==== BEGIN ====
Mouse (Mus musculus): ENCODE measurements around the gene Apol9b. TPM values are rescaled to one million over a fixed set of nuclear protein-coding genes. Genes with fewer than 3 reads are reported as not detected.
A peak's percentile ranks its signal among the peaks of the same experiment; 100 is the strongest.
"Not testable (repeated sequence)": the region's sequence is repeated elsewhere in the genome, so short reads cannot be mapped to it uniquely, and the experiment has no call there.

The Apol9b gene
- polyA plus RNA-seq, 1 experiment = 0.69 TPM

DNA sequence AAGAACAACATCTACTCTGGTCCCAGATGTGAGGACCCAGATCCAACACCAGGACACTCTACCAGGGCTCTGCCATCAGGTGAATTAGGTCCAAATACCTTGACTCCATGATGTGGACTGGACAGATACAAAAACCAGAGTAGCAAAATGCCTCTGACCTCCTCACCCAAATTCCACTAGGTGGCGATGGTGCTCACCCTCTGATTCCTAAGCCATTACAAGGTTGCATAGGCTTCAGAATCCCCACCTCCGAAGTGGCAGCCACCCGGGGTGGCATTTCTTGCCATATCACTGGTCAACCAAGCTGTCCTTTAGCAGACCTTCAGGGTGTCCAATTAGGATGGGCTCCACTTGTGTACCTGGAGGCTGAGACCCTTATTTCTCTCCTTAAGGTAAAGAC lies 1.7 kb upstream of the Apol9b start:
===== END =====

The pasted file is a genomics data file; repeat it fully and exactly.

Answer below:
Mouse (Mus musculus): ENCODE measurements around the gene Apol9b. TPM values are rescaled to one million over a fixed set of nuclear protein-coding genes. Genes with fewer than 3 reads are reported as not detected.
A peak's percentile ranks its signal among the peaks of the same experiment; 100 is the strongest.
"Not testable (repeated sequence)": the region's sequence is repeated elsewhere in the genome, so short reads cannot be mapped to it uniquely, and the experiment has no call there.

The Apol9b gene
- polyA plus RNA-seq, 1 experiment = 0.69 TPM

DNA sequence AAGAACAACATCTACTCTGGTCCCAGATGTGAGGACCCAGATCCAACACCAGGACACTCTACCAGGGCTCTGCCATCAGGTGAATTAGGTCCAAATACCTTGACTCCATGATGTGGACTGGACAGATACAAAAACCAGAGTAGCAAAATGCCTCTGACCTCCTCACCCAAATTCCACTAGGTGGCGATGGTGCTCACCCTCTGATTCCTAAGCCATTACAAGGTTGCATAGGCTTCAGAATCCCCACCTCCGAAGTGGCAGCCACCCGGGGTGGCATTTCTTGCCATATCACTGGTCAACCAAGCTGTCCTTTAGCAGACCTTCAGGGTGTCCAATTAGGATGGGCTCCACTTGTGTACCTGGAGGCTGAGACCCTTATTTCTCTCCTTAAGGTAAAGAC lies 1.7 kb upstream of the Apol9b start: